Know with whom you are dealing.  That is your best defense against fraud.


Department of Housing and Urban Development – housing

Certified Distressed Property Expert:

National Association Realtors:

Arizona Foreclosure Workbook from the Arizona Attorney General’s Office:

Short Sale and Foreclosure Options…

Tuesday, February 9th, 2010

      Short sales and foreclosures are not always the best option for the homeowner.  If the situation which curtails income is temporary, the homeowner can ask for “forebearance”. 

     Forebearance involves negotiating a repayment plan for the amount of payments missed, usually with penalties and interest.  The missed payments can be put at the end of the mortgage amortization or an extra amount each month can be included in the regular mortgage payment.   The lender will want to be assured of the homeowner’s ability to repay the newly negotiated amount and will ask for evidence such as pay stubs.  The newly negotiated amount is in force until the deficiency is made current, and then  the payment will revert to the amount prior to the default. 

    Reinstatement can occur if the homeowner is expecting funds which can be used to bring the delinquent loan current.   An insurance settlement, an income tax refund, an inheritance, any anticipated source of funds which can be paid at one time to the lender to bring the loan current is called reinstatement.   The homeowner should talk with the lender and explain these funds are anticipated and will be used for the loan.  Reinstatement is a good option when one or two payments have been missed because of some extraordinary circumstance where restitution will be made.  Like all other plans, the lender will want documentation of the event.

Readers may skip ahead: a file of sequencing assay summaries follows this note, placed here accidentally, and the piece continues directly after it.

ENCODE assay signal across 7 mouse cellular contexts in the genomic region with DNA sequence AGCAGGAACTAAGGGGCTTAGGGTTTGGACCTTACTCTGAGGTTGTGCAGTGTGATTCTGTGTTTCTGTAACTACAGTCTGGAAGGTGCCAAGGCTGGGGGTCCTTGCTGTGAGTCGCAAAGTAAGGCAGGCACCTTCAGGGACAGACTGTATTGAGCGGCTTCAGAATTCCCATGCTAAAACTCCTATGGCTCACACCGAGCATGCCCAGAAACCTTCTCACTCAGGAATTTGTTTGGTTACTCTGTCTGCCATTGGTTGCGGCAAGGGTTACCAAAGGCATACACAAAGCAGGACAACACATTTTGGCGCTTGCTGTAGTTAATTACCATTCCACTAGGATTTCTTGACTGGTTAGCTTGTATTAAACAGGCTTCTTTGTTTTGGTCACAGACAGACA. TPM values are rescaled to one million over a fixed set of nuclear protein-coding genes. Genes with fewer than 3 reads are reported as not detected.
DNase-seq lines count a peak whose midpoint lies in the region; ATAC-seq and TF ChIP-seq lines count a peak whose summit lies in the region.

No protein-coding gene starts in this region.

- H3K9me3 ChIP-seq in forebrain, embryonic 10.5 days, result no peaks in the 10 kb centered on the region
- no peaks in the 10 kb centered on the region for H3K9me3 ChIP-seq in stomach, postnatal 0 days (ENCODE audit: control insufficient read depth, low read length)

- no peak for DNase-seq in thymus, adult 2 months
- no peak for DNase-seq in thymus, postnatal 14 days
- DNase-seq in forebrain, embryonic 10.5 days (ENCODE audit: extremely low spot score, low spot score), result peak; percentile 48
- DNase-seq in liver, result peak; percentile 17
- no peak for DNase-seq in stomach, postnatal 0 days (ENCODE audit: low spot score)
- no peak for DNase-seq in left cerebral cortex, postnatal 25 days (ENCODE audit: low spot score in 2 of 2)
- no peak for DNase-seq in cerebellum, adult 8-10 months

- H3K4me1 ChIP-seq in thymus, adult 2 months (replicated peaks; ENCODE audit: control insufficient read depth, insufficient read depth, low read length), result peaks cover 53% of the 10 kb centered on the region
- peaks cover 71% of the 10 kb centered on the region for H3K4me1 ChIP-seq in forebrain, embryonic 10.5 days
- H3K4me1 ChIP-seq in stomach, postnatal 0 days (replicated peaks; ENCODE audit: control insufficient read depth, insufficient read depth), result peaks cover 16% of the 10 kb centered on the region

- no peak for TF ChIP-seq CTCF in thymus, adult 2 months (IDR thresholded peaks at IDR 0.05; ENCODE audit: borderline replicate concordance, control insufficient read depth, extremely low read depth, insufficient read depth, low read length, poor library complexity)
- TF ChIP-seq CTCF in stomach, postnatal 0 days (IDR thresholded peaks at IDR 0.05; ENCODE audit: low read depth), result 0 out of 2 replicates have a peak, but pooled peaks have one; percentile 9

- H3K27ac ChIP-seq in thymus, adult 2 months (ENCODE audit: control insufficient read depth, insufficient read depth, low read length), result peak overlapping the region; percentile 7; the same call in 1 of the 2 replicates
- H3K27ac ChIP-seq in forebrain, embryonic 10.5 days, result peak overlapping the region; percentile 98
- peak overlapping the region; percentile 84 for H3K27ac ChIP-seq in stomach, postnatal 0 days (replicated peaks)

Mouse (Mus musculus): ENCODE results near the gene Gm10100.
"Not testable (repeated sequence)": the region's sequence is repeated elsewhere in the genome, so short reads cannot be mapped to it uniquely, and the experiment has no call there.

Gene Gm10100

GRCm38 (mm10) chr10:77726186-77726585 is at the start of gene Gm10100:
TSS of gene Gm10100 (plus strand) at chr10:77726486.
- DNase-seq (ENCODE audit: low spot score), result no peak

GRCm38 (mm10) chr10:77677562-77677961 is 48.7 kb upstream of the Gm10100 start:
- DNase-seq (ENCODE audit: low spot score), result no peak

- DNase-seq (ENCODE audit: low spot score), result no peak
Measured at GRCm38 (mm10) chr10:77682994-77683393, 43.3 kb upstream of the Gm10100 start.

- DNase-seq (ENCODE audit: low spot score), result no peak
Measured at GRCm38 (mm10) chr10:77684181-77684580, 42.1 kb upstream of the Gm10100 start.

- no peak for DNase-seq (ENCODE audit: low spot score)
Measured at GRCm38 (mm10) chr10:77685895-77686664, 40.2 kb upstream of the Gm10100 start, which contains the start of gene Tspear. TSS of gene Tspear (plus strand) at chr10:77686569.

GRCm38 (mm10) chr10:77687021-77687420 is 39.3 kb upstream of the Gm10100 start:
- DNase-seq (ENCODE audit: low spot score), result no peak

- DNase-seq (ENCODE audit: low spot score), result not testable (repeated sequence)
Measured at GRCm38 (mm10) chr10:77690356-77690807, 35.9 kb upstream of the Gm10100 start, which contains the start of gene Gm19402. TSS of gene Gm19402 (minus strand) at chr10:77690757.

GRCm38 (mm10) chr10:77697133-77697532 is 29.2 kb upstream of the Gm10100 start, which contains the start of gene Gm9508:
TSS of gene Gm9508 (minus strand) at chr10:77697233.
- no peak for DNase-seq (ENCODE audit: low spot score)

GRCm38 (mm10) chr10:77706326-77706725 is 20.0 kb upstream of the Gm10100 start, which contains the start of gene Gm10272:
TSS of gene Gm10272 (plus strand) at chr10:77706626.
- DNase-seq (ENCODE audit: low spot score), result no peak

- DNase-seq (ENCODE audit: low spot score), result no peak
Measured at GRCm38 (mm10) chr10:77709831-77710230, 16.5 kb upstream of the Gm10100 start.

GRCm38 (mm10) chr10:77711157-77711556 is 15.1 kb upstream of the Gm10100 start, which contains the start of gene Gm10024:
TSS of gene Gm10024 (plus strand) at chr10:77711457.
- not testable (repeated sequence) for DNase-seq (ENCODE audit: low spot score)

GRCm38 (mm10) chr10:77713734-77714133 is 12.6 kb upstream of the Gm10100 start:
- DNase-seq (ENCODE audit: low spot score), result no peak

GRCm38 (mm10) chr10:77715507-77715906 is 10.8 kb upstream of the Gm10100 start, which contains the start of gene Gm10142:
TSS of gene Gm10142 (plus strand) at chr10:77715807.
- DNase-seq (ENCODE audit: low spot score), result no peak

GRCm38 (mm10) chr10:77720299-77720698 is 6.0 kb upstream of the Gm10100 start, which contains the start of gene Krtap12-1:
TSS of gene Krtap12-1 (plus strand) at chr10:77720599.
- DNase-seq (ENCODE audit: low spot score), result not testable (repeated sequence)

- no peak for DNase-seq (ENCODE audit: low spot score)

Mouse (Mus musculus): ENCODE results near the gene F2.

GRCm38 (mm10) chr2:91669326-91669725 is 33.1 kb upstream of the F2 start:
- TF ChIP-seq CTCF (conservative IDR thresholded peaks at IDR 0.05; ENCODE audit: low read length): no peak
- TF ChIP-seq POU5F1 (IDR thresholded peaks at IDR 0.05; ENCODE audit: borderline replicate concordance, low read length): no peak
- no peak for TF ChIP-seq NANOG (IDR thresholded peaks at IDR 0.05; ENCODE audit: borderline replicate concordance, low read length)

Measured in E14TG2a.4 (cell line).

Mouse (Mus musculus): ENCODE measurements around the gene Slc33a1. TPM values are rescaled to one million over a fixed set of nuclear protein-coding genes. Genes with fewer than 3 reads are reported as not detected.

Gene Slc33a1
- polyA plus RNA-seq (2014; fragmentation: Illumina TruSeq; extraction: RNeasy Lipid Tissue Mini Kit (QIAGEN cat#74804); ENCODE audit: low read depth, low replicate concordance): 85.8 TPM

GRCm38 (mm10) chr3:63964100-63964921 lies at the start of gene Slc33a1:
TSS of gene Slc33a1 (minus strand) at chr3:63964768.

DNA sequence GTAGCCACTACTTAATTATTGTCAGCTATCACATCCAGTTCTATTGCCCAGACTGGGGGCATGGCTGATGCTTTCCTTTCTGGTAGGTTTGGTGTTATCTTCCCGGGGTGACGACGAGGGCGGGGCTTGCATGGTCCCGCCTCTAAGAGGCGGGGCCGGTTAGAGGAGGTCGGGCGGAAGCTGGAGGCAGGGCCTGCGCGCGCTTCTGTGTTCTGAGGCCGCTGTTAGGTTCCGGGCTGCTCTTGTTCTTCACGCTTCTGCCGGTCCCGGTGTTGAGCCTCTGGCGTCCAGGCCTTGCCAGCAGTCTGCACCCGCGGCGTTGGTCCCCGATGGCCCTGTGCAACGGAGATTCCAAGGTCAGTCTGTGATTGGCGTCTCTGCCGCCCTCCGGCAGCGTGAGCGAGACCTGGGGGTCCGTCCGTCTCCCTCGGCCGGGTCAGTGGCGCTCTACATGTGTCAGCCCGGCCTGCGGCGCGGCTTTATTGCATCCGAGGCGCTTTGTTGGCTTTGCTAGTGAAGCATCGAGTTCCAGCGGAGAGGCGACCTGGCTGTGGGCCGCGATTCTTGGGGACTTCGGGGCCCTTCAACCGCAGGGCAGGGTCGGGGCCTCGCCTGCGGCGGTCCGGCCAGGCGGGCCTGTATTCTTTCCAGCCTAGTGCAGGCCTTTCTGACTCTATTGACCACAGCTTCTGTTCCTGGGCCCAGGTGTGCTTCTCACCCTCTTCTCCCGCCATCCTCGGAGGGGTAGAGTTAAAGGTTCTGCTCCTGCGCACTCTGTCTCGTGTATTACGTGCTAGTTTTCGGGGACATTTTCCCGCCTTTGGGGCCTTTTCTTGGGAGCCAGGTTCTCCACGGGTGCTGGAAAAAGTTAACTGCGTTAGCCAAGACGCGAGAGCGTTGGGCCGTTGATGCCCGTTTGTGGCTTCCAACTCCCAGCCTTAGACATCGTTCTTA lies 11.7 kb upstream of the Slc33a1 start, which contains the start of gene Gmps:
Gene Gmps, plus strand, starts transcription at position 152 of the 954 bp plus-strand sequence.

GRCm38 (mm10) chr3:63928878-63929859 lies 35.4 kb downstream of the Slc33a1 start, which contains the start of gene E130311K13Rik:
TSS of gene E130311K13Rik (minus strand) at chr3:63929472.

If the homeowner has the funds available and can qualify in today’s market, a refinance can be a good option.  Rates are still very low and especially if there is an Arm (adjustable rate mortgage), very often a homeowner can cut the amount of payments.  Remember however, that if the homeowner has owned the property for six years and refinanced to another 30 year mortgage, the clock starts ticking again for another 30 year mortgage.  However, this option may provide the breathing room necessary but the homeowner should be sure to request a fixed rate mortgage to avoid further surprises.  Homeowners must provide all the documentation necessary to the lender including pay stubs, tax returns, assets and liabilities, divorce decrees, etc.

     A Deed in Lieu of Foreclosure also called deed in lieu, is another homeowner option.  The property must be worth more than the note on the property.  The homeowner negotiates with the lender and agrees to send the keys of the property and turn the property over to the lender so the lender will not foreclose on the property. 

    If you need additional information, contact me at  If you are looking for a Realtor in your area who understands distressed properties, contact me and I will find you a competent, knowledgeable Realtor in your area.


Department of Housing and Urban Development:

Freddie Mac:

Fannie Mae:

Short Sales…Don’t Wait If You Have a Problem…

Monday, February 8th, 2010

    Short sales?  Many people mistakenly believe they must be delinquent on the mortgage payment prior to doing a short sale.  However, a short sale can be initiated by the homeowner if a hardship exists. 

     If hours or salary is cut, a medical expense, an extraordinary expenditure, a death, an incarceration, a job loss,  any number of life’s problems—these situations should spur the homeowner to request that the lender agree to a short sale if the homeowner believes there will be a problem making the mortgage payment(s).

   The fact that the property is no longer worth what it was when originally bought is not grounds for a  short sale. 

    Being proactive is the key to a successful short sale.  The credit rating will suffer, but not as much as with a foreclosure.  Contacting the lender(s) immediately to inform the lender(s) of the situation is paramount. 

    Working with a Realtor who understands short sales and foreclosures such as a CDPE (Certified Distressed Property Expert) or an SFR, the new National Association of Realtors designation for Short Sale and Foreclosure Resource, can help the homeowner immensely.  The Realtor should first try and do a loan modification for which there is generally no compensation.  Only after knowing this is not possible should the Realtor embark upon a short sale.